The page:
On the one hand, things are pretty tough, coming back without Alhassan as guide and back up. It is hard having to face the day to day attrition of grinding poverty, the most powerful face of which is the daily category of meaningless and needless deaths. It is equally hard facing the wearing corruption, our latest contact with which is our tertiary students being frustrated by a total lack of transparency amongst the lecturers.
What sort of backwards thinking allows heads of departments to fail 85% of their students without either querying them or sacking them?
What sort of country, with such a terrible and fatal lack of qualified doctors, allows the college of medicine to kick out medical students without any warning, explanation or possibility of query?
I am even concerned that my mentioning this here may result in more direct targetting of EducAid students or of me. If you see me in the local press, having supposedly been discovered doing something outrageous, scandalous and illegal, do not be surprised. This is standard treatment of those who dare to question the ruthless elite here.
On the other hand, we are greatly encouraged by the goodwill and support from outside Sierra Leone. We have had wonderful support through the sponsorship of the cyclists. Children in Crisis are doing their best to get us support for much needed new buildings. There is the possibility, if we can get past the bureacracy etc. and get the primary school registered, of a new building from ‘FORUT’ [a funding organisation] for the Maronka school.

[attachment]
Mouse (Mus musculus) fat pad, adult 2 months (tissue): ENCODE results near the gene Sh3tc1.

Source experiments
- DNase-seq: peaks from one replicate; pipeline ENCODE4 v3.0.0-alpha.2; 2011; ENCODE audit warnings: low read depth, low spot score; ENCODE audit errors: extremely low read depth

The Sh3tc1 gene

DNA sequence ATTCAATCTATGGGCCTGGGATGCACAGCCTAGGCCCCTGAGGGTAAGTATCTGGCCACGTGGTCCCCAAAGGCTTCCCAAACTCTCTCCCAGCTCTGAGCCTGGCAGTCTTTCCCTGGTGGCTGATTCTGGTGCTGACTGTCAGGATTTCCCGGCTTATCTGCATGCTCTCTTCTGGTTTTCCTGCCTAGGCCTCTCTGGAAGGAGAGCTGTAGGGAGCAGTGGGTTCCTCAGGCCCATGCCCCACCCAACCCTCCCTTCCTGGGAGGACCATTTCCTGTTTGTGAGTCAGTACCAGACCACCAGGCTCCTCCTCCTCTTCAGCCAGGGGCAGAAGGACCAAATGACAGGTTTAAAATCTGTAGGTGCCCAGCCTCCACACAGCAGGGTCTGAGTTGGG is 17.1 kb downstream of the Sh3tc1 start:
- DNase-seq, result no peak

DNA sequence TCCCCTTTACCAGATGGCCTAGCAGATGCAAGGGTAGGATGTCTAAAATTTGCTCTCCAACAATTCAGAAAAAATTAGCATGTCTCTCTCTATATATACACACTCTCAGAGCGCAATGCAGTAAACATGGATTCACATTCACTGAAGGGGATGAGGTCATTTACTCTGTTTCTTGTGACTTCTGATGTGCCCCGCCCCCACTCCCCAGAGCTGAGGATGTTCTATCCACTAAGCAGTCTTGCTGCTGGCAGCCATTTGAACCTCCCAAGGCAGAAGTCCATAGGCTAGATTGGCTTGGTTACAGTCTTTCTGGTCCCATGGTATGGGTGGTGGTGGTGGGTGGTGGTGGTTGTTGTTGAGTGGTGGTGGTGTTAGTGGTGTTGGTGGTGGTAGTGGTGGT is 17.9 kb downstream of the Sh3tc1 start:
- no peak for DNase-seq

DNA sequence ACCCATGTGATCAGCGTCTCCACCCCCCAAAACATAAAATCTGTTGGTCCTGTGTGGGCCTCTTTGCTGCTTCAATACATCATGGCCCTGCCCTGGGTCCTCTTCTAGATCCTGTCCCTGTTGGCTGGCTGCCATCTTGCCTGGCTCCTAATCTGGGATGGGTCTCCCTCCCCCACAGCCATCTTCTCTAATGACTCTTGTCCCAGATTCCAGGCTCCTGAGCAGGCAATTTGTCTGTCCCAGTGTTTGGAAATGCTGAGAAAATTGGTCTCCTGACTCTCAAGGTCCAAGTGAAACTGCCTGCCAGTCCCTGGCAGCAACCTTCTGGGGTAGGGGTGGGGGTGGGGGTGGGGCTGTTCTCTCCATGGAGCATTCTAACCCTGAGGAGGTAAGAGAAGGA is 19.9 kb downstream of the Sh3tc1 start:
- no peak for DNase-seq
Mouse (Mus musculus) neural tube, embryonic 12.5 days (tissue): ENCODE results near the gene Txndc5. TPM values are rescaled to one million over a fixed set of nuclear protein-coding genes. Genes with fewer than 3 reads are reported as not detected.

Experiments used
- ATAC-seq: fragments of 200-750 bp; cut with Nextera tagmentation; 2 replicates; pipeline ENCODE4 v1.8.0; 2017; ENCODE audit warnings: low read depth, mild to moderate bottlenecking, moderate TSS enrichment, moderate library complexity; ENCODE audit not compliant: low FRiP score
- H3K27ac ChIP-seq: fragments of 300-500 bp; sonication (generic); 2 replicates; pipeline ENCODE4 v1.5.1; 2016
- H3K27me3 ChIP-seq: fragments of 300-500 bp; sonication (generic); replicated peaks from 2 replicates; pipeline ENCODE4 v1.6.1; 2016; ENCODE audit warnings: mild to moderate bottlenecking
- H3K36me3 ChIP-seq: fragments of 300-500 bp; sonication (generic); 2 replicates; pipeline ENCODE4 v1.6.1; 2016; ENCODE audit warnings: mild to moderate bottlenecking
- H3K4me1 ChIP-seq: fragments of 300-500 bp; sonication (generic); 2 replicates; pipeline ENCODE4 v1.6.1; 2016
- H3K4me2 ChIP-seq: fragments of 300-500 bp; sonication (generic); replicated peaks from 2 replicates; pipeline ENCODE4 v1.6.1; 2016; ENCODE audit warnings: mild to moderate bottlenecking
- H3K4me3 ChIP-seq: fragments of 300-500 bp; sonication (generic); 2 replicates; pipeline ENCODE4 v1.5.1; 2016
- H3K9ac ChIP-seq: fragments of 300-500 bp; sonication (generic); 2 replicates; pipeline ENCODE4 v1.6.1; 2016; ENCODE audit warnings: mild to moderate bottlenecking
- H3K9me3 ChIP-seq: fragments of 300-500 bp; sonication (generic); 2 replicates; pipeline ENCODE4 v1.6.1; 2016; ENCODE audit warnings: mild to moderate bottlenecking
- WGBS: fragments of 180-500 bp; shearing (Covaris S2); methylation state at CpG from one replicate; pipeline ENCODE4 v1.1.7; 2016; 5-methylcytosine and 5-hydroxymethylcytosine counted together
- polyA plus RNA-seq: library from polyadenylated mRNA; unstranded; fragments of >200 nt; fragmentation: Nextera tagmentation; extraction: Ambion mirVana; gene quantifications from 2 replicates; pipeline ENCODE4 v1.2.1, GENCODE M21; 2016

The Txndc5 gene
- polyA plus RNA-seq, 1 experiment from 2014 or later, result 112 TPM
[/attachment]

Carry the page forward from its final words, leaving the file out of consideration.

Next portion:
The current Maronka building.
Also, from within Sierra Leone, a female judge, new to the case, has after 18 months quashed the charges of 1st degree murder against the boy who inadvertently killed his cousin when having a fight. [For the original story please see the newsletter for September 2008 on this link: https://www.educaid.org.uk/EducAid_Sierra_Leone/News_files/Newsletter%20Sept%2008.]
This weekend, I was, at long last, allowed to take him into hiding in a far flung village where he can do some community service and continue his education. Nobody was arguing that he had done well in fighting and stabbing his cousin but the somewhat terrifying youth remand centre and a charge of 1st degree murder, rather than manslaughter, were most assuredly not justice either.